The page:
In any food service organization, correctly projecting customer count each day is important for several reasons. You need to be able to know how much food to order 2 weeks ahead of time, how much of a recipe to make, how many workers you’ll need to schedule for that day, and what the hours of operation are. All of these variables depend on how many customers you expect each day!
At WVU, students have their student ID scanned before they go into Cafe Evansdale (the dining hall located in Towers). This means that days and years of data are stored so that managers can accurately estimate how many students to expect, based on previous years’ data from that same week. This way the managers can order the correct amount of food, schedule the correct amount of employees, and from time to time adjust the hours of operation as needed.
There are several factors that affect customer count at any dining establishment. The factors that you’ll see in university dining halls include:
Weather! Weather, weather, weather. There are 1800 students that live in Towers. Imagine if there’s a huge snowstorm and everyone is snowed in. You can pretty much guarantee that except for a brave few, most students will choose to stay indoors and eat at Cafe Evansdale instead of traipsing outside in the frozen tundra for some Chik-fil-A. If it’s a beautiful, sunny day, however, students are more likely to be outside and eat at restaurants, other dining halls, or use the Brew ‘n Gold grab-and-go option and eat outside. While you can’t always plan for weather, it is still a factor that affects customer count.
Holidays University holidays, such as the recent labor day, have an effect on customer count. When students have labor day off, many students will choose to go home for that 3-day weekend and thus customer counts will be down. Holidays also include Fall Break (some Universities have a fall break), Election Day, Thanksgiving & Christmas break (some students leave early), Martin Luther King Jr. Day, Good Friday, and Spring Break.
Weekends Students go home during the weekends. Not all, but enough to make a difference in customer counts. In addition, many students use the weekend as an opportunity to sleep in (not eat breakfast), go out (dinner & a movie), or take a weekend mini-vacation up to Pittsburgh or D.C. For these reasons, WVU, like many other academic institutions, offers a brunch and dinner on Saturdays & Sundays rather than a full breakfast, lunch, and dinner.
Game Days There were 1541 students who ate brunch on Saturday, August 25th….1031 students on Saturday, September 1st, and 1357 students who ate brunch on Saturday, September 8th. Why was September 1st a lower customer count than the other Saturdays? Because there was a 12:00pm WVU-Marshall football game on September 1st! Many students are out tailgating rather than sitting in the dining hall eating brunch, so if there are game days (or game nights), customer count will be down.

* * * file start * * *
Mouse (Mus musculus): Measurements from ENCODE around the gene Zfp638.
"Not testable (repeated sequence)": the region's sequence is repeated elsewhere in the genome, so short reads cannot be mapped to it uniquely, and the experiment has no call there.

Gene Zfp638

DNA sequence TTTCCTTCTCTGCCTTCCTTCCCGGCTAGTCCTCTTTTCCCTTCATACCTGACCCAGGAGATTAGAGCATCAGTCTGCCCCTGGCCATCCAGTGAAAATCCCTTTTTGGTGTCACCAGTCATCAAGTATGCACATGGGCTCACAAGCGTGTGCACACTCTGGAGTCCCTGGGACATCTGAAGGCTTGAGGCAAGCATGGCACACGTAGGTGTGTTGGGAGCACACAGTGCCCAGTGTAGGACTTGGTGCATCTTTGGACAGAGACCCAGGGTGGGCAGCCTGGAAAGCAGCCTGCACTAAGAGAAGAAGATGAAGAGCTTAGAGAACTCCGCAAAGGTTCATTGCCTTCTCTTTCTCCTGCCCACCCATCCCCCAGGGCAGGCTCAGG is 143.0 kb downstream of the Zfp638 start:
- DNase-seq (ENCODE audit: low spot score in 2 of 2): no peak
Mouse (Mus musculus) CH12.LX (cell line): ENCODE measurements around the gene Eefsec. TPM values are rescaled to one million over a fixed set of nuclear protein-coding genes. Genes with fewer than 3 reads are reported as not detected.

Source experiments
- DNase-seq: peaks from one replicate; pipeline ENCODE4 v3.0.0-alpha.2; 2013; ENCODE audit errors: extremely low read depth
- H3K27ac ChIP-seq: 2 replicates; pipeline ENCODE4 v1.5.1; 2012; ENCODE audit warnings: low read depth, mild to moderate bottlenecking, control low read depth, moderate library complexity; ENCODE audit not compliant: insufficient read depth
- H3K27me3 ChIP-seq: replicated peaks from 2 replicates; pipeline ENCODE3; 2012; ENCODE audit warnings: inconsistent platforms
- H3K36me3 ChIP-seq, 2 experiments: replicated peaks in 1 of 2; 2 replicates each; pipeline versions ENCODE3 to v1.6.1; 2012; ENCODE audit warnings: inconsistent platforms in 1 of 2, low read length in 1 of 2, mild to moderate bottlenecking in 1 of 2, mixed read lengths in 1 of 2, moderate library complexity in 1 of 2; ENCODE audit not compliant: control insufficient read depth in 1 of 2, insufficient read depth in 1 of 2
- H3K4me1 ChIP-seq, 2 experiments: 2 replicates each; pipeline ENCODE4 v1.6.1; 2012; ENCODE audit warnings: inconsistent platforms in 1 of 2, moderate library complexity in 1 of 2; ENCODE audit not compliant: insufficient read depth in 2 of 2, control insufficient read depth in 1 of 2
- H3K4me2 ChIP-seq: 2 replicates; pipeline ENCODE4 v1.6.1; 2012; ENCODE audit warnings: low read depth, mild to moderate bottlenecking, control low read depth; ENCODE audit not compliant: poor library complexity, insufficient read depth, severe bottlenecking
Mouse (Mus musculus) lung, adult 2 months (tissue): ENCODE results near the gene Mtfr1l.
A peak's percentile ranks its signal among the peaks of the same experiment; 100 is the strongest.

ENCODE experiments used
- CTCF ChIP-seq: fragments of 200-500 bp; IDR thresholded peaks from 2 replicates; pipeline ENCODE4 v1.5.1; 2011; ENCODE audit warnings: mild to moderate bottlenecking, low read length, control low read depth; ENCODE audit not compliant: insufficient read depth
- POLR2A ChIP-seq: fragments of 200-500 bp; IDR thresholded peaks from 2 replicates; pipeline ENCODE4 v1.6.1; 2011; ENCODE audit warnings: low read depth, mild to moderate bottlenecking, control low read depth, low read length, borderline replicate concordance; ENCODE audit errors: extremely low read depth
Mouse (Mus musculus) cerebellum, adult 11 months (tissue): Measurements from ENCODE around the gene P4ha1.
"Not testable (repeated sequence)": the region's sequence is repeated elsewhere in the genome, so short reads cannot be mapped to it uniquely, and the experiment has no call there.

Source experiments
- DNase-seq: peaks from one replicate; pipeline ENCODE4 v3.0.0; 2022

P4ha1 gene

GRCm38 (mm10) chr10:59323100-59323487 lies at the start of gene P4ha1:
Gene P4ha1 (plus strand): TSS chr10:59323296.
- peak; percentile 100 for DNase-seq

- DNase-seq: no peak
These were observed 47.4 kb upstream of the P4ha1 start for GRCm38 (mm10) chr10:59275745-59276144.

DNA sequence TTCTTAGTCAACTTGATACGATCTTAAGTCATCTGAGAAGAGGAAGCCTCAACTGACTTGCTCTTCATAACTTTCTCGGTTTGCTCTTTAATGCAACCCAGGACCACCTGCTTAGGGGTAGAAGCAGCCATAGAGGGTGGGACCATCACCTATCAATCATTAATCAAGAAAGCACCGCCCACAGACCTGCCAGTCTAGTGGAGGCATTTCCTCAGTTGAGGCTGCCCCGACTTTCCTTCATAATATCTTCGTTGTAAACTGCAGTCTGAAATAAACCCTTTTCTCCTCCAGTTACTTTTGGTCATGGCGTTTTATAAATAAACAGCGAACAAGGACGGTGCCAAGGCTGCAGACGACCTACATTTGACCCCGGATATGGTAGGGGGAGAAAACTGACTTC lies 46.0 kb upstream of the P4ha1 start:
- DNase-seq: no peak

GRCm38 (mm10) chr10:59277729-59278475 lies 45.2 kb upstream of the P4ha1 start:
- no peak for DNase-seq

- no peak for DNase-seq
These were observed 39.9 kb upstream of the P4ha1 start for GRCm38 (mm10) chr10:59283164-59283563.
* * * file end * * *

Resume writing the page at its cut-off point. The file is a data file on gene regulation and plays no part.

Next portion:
Time of Year WVU sees a significant decrease in the amount of meals served towards the end of the year in the spring semester than in the beginning of the fall semester. Why’s that? In the spring, students are anxious for summer and for school to get out. They’re going home more often, sleeping in longer (because they realized they don’t necessarily have to go to class to get an A), and going out more (“school’s almost done!”), and are outside enjoying the nice weather. Customer count drops in the spring because of all these factors.
Here are some interesting Cafe Evansdale customer counts for you, to put it all in perspective:
- First week of school: 18,708 meals served
- Second week of school: 16,647 meals served
- Third week of school: 15,407 meals served
- Second week of April: 11,838 meals served
- Third week of April: 11,648 meals served
- Fourth week of April: 11,877 meals served
As you can tell, in the beginning of the year, the dining hall is serving about 16,920 meals a week, while that number drops to 11,787 at the end of the spring semester. A lot of that figure is due to the fact that students are probably sleeping in– as the dining hall served an average of 543 breakfasts a day in August/September, but an average of 260 breakfasts in April/May. That’s less than half of what we were seeing in the beginning of the year!
- Average weekday dinner attendance in August/September: 1088
- Average weekend (Fri & Sat) dinner attendance in August/September: 682
- Average weekday dinner attendance in April/May: 773
- Average weekend (Fri & Sat) dinner attendance in April/May: 440
Did you know? Trying to avoid crowds? Trying to join the crowd? Here are some interesting findings:
- Least attended breakfast: Friday
- Least attended lunch: Friday
- Least attended dinner: Saturday
- Most attended breakfast: Wednesday
- Most attended lunch: Thursday
- Most attended dinner: Tuesday